There is often a timeframe within which you need to do this without incurring a fee. Each airline will have its own policy so be sure to understand the company’s terms and conditions before you go ahead and book a flight or holiday. 

Can I get cover to protect me in case my airline goes bust?

End supplier failure covers you if an airline folds. 

It isn’t normally included within a policy but needs to be requested as an add-on. 

Many providers exclude a pandemic from this cover and therefore airlines going bust at this time might not be covered.

If your airline was to go into administration, another option is to try and claim for a refund through your debit and credit card company via the voluntary chargeback scheme. 

If your flight cost you more than £100 and you paid for at least £1 of it on a credit card, you can claim under Section 75 of the Consumer Credit Act as the card provider is jointly liable with the airline for any goods or services not received.

If you need insurance, there are some insurers who will cover you if you contract Covid

If you need insurance, there are some insurers who will cover you if you contract Covid

What should you do if your trip is cancelled by the holiday provider or airline?

Your first port of call should be with the company you booked with whether that is your airline, tour operator or accommodation provider. 

If you are not getting confirmation from your travel provider of when it will pay your refund, check with your travel insurer to see if they will pay out.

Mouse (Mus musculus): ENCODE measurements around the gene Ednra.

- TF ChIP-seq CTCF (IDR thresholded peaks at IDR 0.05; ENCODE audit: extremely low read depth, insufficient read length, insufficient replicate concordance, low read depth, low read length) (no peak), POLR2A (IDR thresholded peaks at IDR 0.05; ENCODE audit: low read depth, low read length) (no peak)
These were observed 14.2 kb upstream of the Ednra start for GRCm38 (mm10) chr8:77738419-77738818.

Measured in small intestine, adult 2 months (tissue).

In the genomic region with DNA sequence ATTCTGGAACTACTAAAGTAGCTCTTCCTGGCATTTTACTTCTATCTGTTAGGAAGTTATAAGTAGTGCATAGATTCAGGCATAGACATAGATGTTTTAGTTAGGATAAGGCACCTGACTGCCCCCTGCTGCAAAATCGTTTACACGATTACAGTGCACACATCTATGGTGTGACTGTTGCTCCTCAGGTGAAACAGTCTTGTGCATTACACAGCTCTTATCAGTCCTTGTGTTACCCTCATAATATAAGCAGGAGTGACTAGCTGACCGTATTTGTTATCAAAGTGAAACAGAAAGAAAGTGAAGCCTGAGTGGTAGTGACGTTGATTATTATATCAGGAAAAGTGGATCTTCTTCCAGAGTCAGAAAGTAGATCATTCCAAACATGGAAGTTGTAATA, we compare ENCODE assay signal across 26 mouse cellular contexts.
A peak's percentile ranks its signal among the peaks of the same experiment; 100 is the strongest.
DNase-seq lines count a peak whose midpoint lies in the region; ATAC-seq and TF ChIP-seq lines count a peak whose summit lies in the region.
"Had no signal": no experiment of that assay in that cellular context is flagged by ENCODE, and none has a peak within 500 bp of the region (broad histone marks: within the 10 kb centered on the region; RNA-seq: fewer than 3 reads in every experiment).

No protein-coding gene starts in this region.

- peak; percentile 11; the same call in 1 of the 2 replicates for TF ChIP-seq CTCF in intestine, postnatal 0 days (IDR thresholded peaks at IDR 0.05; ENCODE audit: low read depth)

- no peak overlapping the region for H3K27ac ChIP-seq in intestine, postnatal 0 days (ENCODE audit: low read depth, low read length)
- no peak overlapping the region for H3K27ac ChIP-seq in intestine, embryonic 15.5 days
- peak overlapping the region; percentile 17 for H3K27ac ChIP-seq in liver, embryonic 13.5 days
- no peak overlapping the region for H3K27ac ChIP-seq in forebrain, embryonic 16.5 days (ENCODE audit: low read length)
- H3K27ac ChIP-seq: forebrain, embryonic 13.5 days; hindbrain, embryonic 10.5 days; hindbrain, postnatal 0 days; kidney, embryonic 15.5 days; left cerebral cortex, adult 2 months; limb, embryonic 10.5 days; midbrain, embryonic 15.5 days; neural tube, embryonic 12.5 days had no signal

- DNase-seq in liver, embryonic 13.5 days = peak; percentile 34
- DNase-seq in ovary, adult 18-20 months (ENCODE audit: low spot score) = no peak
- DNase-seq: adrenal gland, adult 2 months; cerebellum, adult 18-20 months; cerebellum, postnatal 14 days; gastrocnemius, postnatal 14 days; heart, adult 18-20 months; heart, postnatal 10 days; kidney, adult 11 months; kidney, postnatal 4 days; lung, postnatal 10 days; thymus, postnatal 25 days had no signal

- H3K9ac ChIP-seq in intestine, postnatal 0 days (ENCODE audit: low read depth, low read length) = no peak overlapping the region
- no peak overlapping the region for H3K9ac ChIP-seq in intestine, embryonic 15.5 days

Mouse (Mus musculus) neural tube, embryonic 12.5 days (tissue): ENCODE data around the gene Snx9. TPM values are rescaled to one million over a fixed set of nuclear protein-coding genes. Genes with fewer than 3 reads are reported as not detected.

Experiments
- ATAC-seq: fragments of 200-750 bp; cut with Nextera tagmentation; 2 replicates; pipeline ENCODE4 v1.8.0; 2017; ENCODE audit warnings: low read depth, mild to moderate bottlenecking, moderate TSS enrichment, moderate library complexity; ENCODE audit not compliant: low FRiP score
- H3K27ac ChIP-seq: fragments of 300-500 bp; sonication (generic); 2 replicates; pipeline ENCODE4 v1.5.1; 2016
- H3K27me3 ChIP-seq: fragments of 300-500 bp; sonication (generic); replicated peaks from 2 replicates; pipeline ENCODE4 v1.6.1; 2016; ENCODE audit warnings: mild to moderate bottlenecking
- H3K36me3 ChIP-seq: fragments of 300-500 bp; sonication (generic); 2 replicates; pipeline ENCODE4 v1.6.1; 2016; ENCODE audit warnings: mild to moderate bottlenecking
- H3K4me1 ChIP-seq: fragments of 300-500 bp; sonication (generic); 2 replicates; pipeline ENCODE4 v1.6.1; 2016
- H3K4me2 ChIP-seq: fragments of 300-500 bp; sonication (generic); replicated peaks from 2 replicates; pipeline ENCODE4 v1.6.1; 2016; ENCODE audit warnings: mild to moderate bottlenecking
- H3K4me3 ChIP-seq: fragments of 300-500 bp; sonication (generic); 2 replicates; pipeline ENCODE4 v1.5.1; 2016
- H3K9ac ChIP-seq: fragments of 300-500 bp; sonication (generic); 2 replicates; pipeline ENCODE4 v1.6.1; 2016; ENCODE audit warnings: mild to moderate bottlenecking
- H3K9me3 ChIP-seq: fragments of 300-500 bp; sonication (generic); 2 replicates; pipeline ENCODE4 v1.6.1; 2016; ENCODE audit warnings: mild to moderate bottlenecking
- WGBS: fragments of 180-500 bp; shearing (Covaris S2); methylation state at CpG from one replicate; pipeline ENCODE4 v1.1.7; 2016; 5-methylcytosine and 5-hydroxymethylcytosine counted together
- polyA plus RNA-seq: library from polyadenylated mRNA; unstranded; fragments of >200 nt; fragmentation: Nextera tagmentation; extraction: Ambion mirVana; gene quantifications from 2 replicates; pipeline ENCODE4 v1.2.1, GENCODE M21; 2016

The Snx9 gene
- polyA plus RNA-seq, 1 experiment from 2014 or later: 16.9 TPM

However, most are likely to refer you back to the travel provider or airline. Under EU law 261, you are entitled to a refund on any cancelled flight within seven days and this is set to continue once the UK has officially left the EU as this right is enshrined in UK law. 

Under the Package Travel Regulations, you are also entitled to a refund within 14 days of the package holiday being cancelled.

If your travel dates move and you rebook, your travel insurance provider should look to change your single trip policy to match the new dates without charging you an admin fee. 

The date of the rebooked trip needs to be within 12 months and the holiday needs to be like for like. If your trip is different or if there has been a change to your health, you may have to pay more.

Can I get a refund for a travel insurance policy, which I can no longer use as my holiday has been cancelled?

Zurich has recently announced it will be giving its customers full refunds if they have been unable to travel due to lockdown.  

Many other major travel insurers are offering pro-rata refunds to customers, whose holidays have been cancelled as long as you haven’t made any claim on the policy. 

However, you’ll need to request a refund to get one – and should only do this if you’re certain you no longer need the cover. 

If you think you might want to book a trip in the near future, consider carefully if it’s worth keeping your policy anyway as getting new travel insurance can be tricky at the moment.

If you booked your insurance within the last 14 days, then you’ve the right to cancel the policy under ‘cooling off’ rules – though firms can charge an administration fee. 

What should I bear in mind before booking?

Many tour operators have said they will not take travellers on a package holiday to a country where they will have to quarantine either on their arrival or their return, saying they will cancel holidays in this situation and you would then be legally entitled to a refund.

However, if you booked a flight separately and it wasn’t cancelled, you won’t be able to get your money back unless you have ‘cancel for any reason’ as part of your travel insurance.